Leaving the book feels like getting out of a warm bath on a cold day. Viswanathan is a charming writer, and I do not mean to belittle; one’s senses are overwhelmed by a rich density. An almost invisible discipline marches her hundreds of characters from 1896 to 1958. The demons (in the form of an illegitimate child) gather at the garden gate; caste must die, or as a newspaper of the time says, “the upper-caste bigots [must]cast aside their false race pride.” Nothing is said, sniffs a granddaughter, “of mutual dependence and respect. … Brahmins are the servants of society. Why is everyone out to get us?”
This was published on Victory Girls Blog on April 4, 2019. https://victorygirlsblog.com/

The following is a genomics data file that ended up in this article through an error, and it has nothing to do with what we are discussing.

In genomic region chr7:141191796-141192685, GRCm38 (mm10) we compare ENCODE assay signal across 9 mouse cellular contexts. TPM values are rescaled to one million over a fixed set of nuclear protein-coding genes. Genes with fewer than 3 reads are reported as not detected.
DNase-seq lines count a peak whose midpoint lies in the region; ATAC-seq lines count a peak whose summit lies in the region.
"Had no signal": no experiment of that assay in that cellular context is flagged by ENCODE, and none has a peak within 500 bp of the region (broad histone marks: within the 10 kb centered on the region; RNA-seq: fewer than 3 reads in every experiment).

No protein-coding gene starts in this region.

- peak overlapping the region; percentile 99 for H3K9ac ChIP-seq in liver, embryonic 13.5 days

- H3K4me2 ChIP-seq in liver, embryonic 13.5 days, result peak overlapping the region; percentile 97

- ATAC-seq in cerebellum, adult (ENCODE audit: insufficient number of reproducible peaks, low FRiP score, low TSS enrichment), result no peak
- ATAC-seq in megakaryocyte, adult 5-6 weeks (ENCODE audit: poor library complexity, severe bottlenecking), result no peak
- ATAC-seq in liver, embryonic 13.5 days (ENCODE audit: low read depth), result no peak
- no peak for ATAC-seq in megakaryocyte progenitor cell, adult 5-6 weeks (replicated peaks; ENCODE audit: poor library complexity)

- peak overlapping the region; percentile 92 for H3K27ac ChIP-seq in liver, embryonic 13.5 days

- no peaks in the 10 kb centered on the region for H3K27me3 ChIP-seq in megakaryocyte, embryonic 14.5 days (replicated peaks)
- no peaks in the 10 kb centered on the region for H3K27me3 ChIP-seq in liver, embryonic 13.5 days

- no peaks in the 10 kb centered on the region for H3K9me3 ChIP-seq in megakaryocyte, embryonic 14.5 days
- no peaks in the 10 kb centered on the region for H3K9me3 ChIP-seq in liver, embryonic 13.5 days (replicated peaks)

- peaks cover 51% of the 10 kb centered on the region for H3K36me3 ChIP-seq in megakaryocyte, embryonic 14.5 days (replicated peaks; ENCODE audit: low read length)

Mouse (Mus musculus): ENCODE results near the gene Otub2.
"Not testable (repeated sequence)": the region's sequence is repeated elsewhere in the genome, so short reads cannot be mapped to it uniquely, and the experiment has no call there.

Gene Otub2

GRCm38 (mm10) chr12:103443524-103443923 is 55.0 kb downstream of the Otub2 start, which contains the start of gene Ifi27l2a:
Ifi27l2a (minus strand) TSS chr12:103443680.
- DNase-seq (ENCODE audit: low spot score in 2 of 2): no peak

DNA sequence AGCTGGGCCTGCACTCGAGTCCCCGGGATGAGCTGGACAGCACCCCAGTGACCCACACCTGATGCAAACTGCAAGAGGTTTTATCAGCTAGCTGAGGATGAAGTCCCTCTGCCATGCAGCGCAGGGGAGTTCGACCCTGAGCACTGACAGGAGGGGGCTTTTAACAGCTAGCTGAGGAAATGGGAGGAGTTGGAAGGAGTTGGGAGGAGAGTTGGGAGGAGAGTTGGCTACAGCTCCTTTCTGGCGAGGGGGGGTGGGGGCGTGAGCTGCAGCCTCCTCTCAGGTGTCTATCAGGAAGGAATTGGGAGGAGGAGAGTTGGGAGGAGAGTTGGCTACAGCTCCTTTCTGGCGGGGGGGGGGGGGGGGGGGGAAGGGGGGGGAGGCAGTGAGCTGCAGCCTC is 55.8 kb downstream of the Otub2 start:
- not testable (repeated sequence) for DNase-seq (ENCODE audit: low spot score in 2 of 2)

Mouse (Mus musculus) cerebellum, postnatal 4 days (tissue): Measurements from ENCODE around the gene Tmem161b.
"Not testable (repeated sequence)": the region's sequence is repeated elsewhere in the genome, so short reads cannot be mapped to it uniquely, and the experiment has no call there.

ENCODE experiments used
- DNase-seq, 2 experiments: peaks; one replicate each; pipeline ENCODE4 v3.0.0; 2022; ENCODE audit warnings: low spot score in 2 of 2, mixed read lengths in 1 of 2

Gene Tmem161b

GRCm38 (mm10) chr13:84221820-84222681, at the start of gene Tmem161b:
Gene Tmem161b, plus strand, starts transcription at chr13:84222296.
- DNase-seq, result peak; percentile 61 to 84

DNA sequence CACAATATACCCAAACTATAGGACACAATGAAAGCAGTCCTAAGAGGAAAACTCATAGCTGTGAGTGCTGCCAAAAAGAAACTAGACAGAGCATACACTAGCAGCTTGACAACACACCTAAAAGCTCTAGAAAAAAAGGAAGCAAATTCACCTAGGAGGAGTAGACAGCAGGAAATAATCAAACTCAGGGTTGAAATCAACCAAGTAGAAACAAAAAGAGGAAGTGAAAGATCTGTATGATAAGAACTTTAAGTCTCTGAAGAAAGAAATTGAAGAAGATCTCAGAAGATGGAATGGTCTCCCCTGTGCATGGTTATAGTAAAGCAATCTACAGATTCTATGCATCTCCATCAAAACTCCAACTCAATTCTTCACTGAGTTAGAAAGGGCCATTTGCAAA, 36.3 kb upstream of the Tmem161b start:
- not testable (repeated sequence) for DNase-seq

Does anyone remember the appearance of poor little rich alien, Mark Zuckerberg in front of Congress in two marathon sessions almost a year ago? One did not envy him. It was a pile on from both the left and the right, and at one point Zuckerberg actually asked Congress to regulate him, especially when it came to politics.
The attitude he displayed when asking for regulation was almost crawling and strikingly similar to Twitter founder and CEO Jack Dorsey’s appearance on the Joe Rogan show on March 5th of this year. For three hours, Dorsey was attacked by leftie journalist Tim Pool principally on the censoring of conservatives, compared to the almost-no-censoring of liberals.
Dorsey apologized over and over again, repeatedly throwing the accusations over to Vijaya Gadde, his global lead for Legal, Policy, Trust, and Safety (an Orwellian title if there ever was one). Gadde brought data with her, but not enough for Pool, and ended by promising over and over again to ‘reach out’ and discuss specific cases with Pool and Rogan. Perhaps, she floated, permanent suspensions could be made temporary. And so on. “Algorithmic deep learning is happening as we speak,” added Jack. Shiver.